A drug for bipolar disorder that works like lithium — the most common and effective treatment — but without lithium's side effects has been identified by British researchers in tests on mice.
Scientists say the drug, ebselen, may be a swift answer to long-sought after better medications for patients with the manic depressive disorder, since it is already known to be safe.
If the drug could be "repurposed" and licensed for the treatment of bipolar disorder, it could reduce the unpleasant side effects of weight gain, thirst and potential kidney damage that patients risk when taking lithium.
"Ebselen is an experimental drug that has been tested in people for other conditions, and does not have problematic side effects like lithium does," said Grant Churchill of the department of pharmacology at Britain's Oxford University.
Bipolar disorder effects around 1 percent of the population worldwide and sufferers can experience moods that swing from one extreme to another, and have periods of depression and mania lasting several weeks or longer. These high and low phases are often so extreme they interfere with everyday life and work.
In a telephone interview Churchill said that in tests, his team found that mice who were made manic with small doses of amphetamines were able to be calmed again with ebselen.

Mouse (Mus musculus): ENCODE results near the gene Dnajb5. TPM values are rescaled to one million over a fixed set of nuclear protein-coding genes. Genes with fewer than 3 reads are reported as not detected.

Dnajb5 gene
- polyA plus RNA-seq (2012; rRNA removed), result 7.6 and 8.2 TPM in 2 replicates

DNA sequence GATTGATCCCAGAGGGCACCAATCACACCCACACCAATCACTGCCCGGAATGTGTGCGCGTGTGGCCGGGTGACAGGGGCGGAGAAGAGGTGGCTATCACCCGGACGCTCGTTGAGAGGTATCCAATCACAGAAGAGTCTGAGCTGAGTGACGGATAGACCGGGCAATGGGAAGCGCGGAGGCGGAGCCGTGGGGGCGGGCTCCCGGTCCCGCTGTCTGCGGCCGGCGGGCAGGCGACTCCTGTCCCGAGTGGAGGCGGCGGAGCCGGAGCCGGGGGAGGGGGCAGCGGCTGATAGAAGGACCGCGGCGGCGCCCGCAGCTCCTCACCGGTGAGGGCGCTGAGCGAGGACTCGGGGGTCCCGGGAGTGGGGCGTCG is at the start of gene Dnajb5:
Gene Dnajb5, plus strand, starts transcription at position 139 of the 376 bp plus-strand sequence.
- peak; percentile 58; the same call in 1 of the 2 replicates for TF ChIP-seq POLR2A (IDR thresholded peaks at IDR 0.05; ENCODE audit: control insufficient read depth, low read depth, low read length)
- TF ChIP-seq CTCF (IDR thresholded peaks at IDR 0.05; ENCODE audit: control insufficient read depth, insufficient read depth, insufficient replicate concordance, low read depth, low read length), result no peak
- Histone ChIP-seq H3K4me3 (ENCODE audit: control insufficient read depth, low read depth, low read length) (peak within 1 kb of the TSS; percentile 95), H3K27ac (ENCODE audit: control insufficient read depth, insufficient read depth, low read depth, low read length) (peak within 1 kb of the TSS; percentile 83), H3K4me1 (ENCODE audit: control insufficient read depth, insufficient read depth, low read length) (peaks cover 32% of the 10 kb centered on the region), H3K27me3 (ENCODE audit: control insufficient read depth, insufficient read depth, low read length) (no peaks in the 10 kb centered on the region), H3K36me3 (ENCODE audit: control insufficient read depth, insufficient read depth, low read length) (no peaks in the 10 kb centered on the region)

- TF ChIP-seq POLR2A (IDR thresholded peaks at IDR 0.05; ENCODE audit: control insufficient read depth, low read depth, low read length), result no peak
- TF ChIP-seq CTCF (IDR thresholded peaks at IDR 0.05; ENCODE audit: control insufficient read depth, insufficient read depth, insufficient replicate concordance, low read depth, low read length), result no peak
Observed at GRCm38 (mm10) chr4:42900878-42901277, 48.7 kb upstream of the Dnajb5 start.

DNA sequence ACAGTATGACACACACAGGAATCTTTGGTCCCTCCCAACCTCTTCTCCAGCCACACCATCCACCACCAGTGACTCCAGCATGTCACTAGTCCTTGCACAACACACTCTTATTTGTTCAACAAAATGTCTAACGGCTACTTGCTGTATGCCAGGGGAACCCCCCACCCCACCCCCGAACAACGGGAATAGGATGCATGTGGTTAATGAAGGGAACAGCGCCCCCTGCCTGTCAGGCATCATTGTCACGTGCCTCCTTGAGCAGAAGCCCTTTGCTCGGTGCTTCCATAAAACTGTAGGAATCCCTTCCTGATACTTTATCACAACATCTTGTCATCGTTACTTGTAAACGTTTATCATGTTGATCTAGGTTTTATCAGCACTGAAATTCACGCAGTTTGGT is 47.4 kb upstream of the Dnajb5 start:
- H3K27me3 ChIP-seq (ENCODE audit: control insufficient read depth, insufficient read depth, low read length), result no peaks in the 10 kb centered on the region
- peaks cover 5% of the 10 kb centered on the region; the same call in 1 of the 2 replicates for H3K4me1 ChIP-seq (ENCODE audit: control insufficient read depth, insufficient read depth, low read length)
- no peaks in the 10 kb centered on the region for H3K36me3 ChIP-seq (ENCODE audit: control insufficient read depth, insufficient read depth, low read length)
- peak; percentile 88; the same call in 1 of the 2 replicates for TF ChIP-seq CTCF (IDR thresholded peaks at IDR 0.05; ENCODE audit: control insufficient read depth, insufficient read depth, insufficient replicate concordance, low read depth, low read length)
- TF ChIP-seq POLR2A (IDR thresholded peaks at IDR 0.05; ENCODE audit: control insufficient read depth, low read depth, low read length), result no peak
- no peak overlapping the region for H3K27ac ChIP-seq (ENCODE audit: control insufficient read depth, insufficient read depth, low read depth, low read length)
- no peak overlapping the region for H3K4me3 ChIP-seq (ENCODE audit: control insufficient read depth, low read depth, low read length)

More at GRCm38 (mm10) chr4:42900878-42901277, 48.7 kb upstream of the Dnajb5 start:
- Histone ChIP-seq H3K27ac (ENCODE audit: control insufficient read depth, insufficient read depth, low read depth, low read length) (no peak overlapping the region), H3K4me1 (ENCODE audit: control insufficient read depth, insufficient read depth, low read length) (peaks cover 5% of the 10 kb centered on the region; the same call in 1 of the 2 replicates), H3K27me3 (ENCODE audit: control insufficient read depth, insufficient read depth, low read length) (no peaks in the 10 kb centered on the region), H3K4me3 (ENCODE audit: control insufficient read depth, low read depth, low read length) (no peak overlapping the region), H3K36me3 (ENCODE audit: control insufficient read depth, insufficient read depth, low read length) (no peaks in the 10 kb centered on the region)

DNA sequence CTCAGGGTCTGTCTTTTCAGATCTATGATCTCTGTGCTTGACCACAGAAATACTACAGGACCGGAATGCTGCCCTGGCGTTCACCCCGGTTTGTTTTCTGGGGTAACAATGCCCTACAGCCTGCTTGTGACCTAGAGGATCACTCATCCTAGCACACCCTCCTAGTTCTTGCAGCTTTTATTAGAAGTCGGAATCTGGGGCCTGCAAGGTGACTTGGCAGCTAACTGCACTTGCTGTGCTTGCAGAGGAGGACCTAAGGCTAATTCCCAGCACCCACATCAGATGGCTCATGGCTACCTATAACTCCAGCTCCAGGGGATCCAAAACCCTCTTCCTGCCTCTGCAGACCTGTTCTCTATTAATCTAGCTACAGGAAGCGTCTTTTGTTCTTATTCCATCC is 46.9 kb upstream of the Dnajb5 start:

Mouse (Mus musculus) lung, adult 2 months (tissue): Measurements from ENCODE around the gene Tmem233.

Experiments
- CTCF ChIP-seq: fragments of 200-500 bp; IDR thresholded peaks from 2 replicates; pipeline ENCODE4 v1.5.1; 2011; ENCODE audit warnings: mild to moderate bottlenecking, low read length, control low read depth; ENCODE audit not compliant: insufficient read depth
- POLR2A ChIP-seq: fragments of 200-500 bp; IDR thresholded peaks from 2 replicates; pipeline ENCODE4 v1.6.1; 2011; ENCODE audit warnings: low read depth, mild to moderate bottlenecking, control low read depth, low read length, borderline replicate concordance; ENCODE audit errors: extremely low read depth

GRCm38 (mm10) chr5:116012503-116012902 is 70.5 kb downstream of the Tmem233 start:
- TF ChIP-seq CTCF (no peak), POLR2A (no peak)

"In mice, ebselen works like lithium," Churchill said. "Now we urgently need to see if it works like lithium in people."
Some 60 years after it was first discovered, lithium — a mood stabilizer that can protect against both depression and mania, and reduce the risk of suicide — remains the most effective long-term treatment.
But it is very toxic — at only twice the right dose it could kill a patient, Churchill said — and its adverse side effects mean many people stop taking the drug and relapse into episodes of mania and depression.
Churchill worked with Sridhar Vasudevan to filter through a library of existing drugs - the U.S. National Institutes of Health Clinical Collection - that are considered safe but do not currently have a proven use.
They screened the library for any drugs that blocked an enzyme that is key to lithium's success and found ebselen was a possible lithium mimic.
"This is one of the first handful of examples of drug repurposing, where a new use has been found for an existing drug," Vasudevan said.
Ebselen is an antioxidant originally developed up to late stage, or phase III, clinical trials by the Japanese firm Daiichi Sankyo for the treatment of stroke, but which never reached market and is now out of patent.
Vasudevan said his study, reported in the journal Nature Communications, showed ebselen had the same or similar action as lithium in the brains of mice, blocking the same enzyme.
The researchers are a now starting a small study in healthy human volunteers to look for effects on brain function. If that shows ebselen has similar effects to lithium, they plan to move to second stage trial in bipolar patients.